Who Am I?: The 16 Basic Desires that Motivate Our Behavior and Define Our Personality

Jeremy P. Tarcher/Putnam, 2000 - 280 pages
On June 15, 1998, Ohio State University professor and psychologist Steven Reiss issued a press release announcing his most recent research results. The headline-making story was instantly picked up by Reuters and UPI, and spread to newspapers and magazines all over the world. Dr. Reiss had discovered scientific proof that our general understanding of why people act as they do is, for the most part, wrong. Experts have theorized that human behavior is driven by everything from the search for truth to the wish to maximize pleasure and minimize pain. But through exhaustive documented surveys, Dr. Reiss proved that nearly all of our thoughts and actions are motivated by sixteen basic desires and values. Reiss's system revolutionizes current behavioral theory. His book challenges our definition of who we are, how we interact with others, and what will really fulfill us in life. Offering practical applications for achieving greater personal and professional success, Who Am I? has deep relevance for all those who need to know what makes people tick-from corporate executives and advertising copywriters to salespeople, educators, therapists, and coaches. This important book changes the way we look at the world.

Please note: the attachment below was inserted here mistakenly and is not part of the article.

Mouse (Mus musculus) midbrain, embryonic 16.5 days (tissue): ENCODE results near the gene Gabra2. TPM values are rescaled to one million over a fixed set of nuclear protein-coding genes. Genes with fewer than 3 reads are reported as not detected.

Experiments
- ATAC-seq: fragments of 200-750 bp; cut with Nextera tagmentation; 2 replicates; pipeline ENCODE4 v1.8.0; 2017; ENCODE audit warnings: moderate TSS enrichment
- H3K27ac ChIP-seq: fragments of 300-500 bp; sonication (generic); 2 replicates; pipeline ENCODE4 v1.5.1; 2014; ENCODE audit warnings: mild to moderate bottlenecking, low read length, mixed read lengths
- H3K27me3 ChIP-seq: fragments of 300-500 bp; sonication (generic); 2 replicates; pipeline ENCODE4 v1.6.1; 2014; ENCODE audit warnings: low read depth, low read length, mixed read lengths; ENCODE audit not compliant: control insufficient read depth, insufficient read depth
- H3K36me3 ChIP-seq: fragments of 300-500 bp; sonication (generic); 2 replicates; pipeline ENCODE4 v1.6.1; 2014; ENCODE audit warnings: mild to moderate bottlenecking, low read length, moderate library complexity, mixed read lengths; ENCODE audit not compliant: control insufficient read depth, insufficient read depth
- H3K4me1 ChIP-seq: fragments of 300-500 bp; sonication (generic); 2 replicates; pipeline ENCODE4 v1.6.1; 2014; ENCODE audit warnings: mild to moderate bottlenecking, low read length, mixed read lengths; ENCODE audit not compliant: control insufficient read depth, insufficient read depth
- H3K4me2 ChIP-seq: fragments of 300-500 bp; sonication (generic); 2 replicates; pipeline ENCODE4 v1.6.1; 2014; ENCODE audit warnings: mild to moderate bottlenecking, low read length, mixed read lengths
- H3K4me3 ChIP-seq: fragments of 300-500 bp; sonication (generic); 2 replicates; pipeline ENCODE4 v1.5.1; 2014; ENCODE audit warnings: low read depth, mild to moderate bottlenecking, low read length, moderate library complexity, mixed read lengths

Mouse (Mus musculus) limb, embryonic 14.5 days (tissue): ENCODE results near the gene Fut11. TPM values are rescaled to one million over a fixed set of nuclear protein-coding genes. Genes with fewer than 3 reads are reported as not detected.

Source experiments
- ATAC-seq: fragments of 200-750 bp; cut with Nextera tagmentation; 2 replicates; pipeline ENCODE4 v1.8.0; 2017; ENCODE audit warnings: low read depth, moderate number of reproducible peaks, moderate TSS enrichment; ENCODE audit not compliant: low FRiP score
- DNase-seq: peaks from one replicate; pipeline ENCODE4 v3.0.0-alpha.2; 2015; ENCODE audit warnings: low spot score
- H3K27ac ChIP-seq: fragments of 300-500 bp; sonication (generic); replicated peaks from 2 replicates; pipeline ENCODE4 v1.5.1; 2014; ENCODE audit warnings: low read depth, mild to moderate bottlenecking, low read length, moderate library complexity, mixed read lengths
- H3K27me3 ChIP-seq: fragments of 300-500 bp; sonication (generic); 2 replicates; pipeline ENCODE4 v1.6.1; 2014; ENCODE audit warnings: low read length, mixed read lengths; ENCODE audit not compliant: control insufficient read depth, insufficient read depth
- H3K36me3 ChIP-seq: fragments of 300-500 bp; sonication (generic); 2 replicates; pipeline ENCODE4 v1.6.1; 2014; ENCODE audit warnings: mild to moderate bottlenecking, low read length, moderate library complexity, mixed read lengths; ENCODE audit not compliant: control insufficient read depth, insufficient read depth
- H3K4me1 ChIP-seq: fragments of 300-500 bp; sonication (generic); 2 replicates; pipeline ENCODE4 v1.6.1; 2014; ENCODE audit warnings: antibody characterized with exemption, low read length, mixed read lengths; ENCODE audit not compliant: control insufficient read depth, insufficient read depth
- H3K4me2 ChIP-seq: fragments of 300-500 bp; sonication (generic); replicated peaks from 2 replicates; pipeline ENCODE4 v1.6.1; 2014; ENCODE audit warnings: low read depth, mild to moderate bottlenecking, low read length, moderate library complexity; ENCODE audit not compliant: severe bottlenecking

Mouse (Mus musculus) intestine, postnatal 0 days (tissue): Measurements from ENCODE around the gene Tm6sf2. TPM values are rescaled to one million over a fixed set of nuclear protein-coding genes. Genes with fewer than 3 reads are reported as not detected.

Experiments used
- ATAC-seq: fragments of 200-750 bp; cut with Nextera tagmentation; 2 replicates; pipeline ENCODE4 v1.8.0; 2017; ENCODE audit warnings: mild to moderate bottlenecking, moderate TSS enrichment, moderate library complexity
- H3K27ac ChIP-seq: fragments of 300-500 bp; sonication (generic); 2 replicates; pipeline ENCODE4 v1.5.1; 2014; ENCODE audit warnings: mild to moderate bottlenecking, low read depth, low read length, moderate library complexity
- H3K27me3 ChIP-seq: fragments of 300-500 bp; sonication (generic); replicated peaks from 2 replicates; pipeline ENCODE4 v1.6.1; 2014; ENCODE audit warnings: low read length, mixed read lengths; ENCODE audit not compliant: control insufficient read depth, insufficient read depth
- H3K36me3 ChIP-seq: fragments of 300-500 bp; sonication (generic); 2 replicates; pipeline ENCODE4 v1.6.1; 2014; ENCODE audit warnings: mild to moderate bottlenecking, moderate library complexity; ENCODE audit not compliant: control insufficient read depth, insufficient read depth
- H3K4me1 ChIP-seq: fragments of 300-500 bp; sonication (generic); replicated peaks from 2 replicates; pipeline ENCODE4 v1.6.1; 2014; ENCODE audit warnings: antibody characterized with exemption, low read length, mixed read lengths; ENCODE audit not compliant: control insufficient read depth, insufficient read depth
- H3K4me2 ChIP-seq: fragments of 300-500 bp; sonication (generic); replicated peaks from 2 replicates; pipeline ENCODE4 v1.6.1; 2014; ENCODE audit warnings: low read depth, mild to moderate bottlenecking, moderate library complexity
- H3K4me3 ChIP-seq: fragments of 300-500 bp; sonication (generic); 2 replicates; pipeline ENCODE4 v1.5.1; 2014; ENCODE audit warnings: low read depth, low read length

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LibraryThing Review

Avis d'utilisateur  - knightlight777 - LibraryThing

Kind of an interesting book that delves into how you can use a list of sixteen characteristics developed by this psychologist that helps you understand what makes you tick. The characteristics seem ... Consulter l'avis complet

Avis d'utilisateur  - Overstock.com

Dr. Reiss allows the reader to identify their own behavior and interestingly stimulates the readers subconscious to see outside the traditional behavioral box. Deftly done. Consulter l'avis complet

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À propos de l'auteur (2000)

Steven Reiss, Ph.D., is a professor of psychology and psychiatry at Ohio State University, as well as the director of the Nisonger Center for Mental Retardation and Developmental Disabilities. His internationally acclaimed, influential research has been translated into more than a dozen languages and widely adopted by professionals and educators. Dr. Reiss lives in Columbus.

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